Pengi, I'm sorry I didn't see your reply until now. I'm also on 20 mg of methotrexate, though I take it by self-administered injection. The pills also made me sick if I took them on an empty stomach. As long as I took it with food, I was fine though I did have some fatigue. Everyone is different, though, so if the pills are making you really sick, ask to switch to the injections, which bypass your digestive system. They are really easy to do yourself and are almost painless. Hope this helps!
thanks carolnivey for your reply. i would like to add that since childhood i have been facing acute pains in joints. although you said there no permanent cure for autoimmune arthritis , but i hoe there might be some ways by which i will be able to reduce the pain i face , as it is affecting my personal and professional life badly. i would also ask is it due to any malnutrition .
Anything that causes stress on the body and/or triggers the immune system - an infection, emotional stress, nutritional issues - can cause the immune system to go haywire and start attacking its own healthy tissues. No one has yet figured out how and why this happens in some people but not in others. At any rate, proper nutrition is extremely important for autoimmune patients, as we are prone to certain deficiencies, in particular the B vitamins and D. If you're taking a medication called methotrexate (aka Rheumatrex) it, by design, causes a folic acid deficiency so supplementation is critical. Thyroid problems and auto-immune disorders also commonly occur together, so if you have a real problem either keeping weight on or keeping it off, it's a good idea to be tested for thyroid antibodies.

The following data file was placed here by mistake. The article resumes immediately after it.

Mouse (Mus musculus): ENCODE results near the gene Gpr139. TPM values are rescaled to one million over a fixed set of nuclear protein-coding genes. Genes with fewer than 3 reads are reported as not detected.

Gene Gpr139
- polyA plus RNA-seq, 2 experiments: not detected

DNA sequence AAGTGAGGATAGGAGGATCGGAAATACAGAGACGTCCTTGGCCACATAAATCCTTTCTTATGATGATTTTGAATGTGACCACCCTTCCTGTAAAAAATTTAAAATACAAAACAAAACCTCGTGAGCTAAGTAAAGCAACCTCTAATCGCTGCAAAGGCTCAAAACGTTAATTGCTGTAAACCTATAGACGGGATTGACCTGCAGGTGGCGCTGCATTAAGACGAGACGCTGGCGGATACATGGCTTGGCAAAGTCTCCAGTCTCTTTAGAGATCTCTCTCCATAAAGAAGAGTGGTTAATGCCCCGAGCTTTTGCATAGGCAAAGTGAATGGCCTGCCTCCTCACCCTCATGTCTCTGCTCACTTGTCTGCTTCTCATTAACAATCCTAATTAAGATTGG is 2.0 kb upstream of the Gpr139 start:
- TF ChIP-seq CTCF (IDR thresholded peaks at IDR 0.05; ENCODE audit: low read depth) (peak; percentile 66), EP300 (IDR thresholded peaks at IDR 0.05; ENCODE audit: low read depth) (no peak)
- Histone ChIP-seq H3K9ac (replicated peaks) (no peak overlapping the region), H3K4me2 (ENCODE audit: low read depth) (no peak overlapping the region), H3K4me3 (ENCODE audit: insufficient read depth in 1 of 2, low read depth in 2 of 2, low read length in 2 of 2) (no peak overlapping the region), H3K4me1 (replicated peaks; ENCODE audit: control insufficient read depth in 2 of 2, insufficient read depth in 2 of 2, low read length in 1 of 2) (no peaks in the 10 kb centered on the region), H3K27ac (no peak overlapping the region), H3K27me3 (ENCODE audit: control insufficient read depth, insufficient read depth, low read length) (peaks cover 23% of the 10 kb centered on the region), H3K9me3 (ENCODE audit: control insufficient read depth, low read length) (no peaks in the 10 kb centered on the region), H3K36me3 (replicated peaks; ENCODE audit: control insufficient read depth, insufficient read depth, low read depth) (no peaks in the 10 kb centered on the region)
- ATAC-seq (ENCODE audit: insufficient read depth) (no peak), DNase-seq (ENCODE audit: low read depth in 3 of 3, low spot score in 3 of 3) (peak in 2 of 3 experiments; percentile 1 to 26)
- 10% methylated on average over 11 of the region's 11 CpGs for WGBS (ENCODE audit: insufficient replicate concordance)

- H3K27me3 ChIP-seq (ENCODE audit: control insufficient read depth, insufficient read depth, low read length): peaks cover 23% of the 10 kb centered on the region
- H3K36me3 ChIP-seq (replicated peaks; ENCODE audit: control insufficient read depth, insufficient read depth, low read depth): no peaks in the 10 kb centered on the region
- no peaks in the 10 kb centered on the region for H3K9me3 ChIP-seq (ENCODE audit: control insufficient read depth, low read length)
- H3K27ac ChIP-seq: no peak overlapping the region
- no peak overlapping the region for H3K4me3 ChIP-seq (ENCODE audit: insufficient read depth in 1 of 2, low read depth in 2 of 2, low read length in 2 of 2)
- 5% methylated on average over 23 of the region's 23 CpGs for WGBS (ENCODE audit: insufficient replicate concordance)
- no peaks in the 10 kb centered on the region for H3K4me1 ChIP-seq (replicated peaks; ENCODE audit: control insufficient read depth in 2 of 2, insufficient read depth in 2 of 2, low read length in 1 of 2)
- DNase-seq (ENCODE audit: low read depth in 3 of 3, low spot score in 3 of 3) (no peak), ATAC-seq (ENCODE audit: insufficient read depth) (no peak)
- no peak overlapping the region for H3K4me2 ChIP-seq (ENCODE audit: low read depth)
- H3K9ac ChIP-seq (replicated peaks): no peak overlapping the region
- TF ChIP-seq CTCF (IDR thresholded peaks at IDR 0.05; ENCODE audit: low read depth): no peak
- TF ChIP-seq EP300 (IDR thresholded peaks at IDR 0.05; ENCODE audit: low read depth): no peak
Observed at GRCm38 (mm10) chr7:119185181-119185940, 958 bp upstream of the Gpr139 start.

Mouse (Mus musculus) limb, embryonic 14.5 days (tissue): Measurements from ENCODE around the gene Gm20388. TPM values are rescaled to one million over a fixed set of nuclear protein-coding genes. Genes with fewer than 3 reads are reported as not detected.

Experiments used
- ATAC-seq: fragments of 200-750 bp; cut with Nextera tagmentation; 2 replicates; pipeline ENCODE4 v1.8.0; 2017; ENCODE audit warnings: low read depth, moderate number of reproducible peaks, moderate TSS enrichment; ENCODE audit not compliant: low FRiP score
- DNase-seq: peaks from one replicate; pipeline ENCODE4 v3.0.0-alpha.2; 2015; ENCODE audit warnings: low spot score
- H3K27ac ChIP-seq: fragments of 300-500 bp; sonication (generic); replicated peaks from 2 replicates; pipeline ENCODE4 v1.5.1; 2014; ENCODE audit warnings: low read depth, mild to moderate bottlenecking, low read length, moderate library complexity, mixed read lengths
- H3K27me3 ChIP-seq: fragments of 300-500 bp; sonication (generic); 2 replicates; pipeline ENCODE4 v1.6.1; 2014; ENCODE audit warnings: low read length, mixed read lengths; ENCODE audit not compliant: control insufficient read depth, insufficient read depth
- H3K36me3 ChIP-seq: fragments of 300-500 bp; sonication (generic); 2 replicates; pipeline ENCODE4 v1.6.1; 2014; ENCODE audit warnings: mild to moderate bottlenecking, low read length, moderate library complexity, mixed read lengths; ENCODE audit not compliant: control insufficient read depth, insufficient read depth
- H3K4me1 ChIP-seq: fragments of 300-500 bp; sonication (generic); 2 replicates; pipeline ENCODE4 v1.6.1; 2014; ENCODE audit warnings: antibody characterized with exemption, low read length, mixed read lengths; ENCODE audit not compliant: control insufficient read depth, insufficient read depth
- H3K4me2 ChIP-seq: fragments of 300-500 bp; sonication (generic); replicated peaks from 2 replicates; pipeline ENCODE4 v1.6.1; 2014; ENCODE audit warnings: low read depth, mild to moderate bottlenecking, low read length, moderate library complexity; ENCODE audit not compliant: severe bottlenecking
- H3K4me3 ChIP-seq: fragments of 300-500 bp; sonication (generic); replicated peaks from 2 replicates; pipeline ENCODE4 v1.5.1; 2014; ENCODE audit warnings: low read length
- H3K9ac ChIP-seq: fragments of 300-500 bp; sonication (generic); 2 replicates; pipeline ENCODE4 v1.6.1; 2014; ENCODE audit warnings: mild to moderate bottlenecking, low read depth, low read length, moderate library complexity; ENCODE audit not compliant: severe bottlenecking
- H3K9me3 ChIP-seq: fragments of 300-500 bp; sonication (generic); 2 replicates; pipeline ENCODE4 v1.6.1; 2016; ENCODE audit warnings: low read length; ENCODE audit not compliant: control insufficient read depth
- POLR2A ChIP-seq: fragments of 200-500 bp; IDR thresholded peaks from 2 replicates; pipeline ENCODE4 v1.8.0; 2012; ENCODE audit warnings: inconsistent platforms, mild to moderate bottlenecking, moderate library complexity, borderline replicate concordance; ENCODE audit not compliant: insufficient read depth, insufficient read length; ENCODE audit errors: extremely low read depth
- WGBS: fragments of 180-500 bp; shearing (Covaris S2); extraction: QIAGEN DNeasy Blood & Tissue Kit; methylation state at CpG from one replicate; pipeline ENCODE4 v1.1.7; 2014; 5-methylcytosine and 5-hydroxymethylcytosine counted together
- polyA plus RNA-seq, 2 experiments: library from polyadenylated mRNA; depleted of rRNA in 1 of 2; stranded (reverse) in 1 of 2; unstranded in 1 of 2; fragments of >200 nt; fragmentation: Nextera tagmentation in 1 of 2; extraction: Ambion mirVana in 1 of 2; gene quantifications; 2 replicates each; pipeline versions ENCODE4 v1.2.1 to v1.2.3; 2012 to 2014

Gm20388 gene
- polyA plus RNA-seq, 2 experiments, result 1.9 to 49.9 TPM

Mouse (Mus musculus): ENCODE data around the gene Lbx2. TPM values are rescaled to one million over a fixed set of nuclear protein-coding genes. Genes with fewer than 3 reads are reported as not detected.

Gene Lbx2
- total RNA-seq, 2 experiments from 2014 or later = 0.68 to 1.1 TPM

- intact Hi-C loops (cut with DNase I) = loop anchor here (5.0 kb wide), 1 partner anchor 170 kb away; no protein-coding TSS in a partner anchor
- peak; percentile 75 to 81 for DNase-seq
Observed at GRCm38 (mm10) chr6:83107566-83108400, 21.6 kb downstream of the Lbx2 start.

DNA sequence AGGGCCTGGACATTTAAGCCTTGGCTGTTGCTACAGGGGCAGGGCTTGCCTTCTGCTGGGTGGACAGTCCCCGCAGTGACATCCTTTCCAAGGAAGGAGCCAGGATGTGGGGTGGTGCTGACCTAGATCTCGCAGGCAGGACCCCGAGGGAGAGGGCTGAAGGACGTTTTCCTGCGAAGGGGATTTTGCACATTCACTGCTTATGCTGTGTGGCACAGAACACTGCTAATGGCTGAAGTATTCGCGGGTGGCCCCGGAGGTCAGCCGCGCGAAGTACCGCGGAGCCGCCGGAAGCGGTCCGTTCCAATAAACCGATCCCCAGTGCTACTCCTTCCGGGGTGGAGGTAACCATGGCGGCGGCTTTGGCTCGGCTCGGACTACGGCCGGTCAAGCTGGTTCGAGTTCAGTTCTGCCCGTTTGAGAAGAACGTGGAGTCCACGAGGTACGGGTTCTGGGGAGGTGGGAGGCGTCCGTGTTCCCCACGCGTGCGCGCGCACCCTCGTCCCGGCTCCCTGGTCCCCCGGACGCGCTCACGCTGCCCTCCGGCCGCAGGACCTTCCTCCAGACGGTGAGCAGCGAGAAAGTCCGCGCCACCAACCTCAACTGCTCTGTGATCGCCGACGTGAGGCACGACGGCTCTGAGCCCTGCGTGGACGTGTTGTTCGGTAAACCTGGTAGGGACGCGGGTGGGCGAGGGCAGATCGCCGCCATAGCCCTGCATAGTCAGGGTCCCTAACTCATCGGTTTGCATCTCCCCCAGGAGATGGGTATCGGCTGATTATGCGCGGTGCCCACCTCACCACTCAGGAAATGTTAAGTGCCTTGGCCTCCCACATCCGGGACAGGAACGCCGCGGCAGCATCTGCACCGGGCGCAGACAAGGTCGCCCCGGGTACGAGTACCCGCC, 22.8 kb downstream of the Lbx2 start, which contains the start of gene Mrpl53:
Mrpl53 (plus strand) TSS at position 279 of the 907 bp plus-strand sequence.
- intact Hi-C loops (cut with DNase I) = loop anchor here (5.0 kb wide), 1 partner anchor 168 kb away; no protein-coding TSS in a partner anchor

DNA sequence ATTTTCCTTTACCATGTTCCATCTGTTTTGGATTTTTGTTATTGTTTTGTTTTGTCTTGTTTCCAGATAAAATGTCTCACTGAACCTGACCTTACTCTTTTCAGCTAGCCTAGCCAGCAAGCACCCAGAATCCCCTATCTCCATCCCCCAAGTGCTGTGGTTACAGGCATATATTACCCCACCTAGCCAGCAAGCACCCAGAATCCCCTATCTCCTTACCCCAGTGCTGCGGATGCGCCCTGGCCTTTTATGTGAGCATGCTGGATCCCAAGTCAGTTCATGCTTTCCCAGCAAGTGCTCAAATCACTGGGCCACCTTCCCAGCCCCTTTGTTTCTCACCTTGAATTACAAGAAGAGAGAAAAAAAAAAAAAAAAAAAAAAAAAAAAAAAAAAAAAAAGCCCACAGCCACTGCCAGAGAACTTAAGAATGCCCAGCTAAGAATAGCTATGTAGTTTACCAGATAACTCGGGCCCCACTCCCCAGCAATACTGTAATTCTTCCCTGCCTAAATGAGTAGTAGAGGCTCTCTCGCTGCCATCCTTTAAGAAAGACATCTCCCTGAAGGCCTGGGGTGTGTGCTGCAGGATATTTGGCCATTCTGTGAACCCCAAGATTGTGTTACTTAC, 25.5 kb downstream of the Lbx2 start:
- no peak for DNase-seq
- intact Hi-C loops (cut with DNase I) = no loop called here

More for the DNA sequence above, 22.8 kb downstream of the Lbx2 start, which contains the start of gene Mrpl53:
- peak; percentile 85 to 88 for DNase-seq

Blood tests can help determine where your nutritional challenges lie. Sometimes it just takes a lot of experimentation to figure out what affects you I've found that the small amount of milk I was putting in my coffee in the morning caused a huge energy crash a couple hours later. I've switched to rice milk. I still eat cheese, but not usually in the mornings and I haven't noticed that cheese is an issue. We're all different, so you'll probably find a whole different set of foods cause problems.
There is so much ignorance surrounding RA and its devastating impact on hundreds of thousands of lives. Even many in the medical profession don't seem to "get it". Our disease is largely invisible so we're expected to just suck it up and get on with it. *sigh*
i would like to tell you the medical prescriptions i am following from the last one month . and may i please know are they updated medicines and how effective they are any further medicines , side effects due to these medicines.
It looks to me like the meds you are on are the first-line meds - that is, the older, tried-and-true meds they almost always try first. One month is probably not long enough to determine if they're going to work for you - give it at least 3 months.
All I can say, is that Enbrel has changed my life! I went through Methotrexate, Plaquenil, Gold Injections, Kineret and other various medications. The only one that has worked for years is Enbrel! I now only have to take it when I need it (which is about once a month!) I'm so happy with my results now. I'm a drafter as well, so i'm always using my hands. I have a steady full time job and yes, I do have flare ups, but they come and go quite quickly. Good luck!!!
I take Enbrel with methotrexate - I agree, it has made a huge difference for me. :) I'm glad you only have to take it once a month! I still take it weekly but I notice if I have to skip a week for any reason, I'm still okay.